PHILADELPHIA (February 26, 2014)—This month, Drexel University College of Computing & Informatics (CCI) assistant professors Deborah Turner and Michelle Rogers traveled to Uganda’s Rotary Club of Kampala North in Kampala, Uganda to join a vocational training team (VTT) of medical experts in the field of obstetrics & gynecology, pediatrics & neonatology, informatics, nursing, midwifery, public health, human trafficking, and global health from Drexel University as part of the Maternal and Child Health Care Education Project.
The VTT also included Drexel University College of Medicine researchers Dr. Owen Montgomery, Dr. Gregg Alleyne, Laniece Coleman, Betsy Batejan, Dr. Yanick Vibert, and Drexel College of Nursing and Health Professions’ Donna Sabella.
The Maternal and Child Health Care Education Project was originally designed to provide vocational training teams—traveling to Kampala, Uganda and Philadelphia, Pa.—to establish a network between community health centers and Makerere University, and to foster a professional linkage between Makarere University and Drexel University. CCI researchers extended the project to consider information issues involved in health education.
The team—visiting from January 26 to February 14, 2014—was able to assess how best to share their knowledge and expertise with their Ugandan counterparts from Makerere University, Mulago Hospital, and selected rural health centers to promote the training of health workers at community level, in part by using information and communication technology (ICT) for distance learning, all in support of the survival of mothers and newborns (neonates).
"I believe we, as information scientists, proved a worthy addition to an interdisciplinary team of health care professionals in finding ways to reduce the maternal mortality rate in Uganda,” says Turner. “During our Rotary International and Drexel University funded trip to the capital city Kampala, Jinga (the source of the Nile River), and adjacent villages our initial assessments revealed that a number of interventions can be introduced to facilitate a more effective flow of information—for both medical records and patient education—needed to improve overall maternal and child health country-wide.”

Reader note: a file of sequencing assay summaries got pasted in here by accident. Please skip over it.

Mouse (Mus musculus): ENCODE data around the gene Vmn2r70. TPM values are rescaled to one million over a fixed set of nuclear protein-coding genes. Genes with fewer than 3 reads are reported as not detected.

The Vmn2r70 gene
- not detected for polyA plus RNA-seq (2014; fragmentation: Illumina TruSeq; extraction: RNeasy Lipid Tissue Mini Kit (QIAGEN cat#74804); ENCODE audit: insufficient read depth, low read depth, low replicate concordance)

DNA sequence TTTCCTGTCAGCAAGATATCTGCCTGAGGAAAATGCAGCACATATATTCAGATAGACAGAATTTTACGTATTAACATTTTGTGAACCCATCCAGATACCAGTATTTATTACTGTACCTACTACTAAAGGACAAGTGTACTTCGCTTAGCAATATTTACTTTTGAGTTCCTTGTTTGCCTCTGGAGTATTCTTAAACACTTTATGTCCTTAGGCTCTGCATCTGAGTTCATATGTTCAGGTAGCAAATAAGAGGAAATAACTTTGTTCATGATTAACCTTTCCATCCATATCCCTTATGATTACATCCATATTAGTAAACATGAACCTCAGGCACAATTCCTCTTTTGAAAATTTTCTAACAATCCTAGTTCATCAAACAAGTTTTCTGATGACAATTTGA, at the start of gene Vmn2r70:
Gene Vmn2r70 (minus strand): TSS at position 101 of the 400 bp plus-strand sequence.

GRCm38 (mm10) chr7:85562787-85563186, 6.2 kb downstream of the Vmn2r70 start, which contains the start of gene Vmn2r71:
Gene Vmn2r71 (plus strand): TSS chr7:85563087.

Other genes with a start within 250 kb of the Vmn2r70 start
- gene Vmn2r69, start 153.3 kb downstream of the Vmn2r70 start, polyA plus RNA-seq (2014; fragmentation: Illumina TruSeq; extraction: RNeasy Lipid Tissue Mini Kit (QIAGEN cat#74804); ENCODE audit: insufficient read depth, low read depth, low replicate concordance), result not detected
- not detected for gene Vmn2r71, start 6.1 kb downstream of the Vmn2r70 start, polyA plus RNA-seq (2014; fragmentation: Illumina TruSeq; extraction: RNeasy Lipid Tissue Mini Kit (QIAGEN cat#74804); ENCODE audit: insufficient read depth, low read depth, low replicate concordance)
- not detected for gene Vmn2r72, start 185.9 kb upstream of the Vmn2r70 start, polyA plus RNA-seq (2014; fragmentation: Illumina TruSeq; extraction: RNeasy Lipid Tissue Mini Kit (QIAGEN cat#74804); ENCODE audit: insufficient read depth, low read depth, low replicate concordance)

CCI researchers met with representatives from the National Library of Uganda, the Kampala Capital City Authority (KCCA), the Uganda Community Library Association (UgCLA, with its 106 member libraries), and the U.S. Embassy in Uganda to begin exploring how to ensure this three-year project would result in sustained change. “We were able to identify that there is synergy between CCI and the Makerere University College of Computing and Information Sciences. Recently they have undergone a merger with their School of Library and Information Science,” says Rogers. “We also discussed the potential for future research collaborations including with existing health projects and their information technology faculty.”
Vocational training teams (VTT) are groups of professionals who travel to another country either to learn more about their profession or to teach local professionals about a particular field. VTTs take the Global Study Exchange concept of enabling young professionals to observe their profession in another country a step further by offering participants the opportunity to use their skills to help others.
In total, the visiting team constituted nine technical/medical experts and researchers led by Rotarian Ronald Smith as the team leader (a former Drexel adjunct faculty member). A return visit to Drexel University by the Ugandan team of technical/medical experts led by Rotarian Deo Sekimpi is scheduled for May 2014.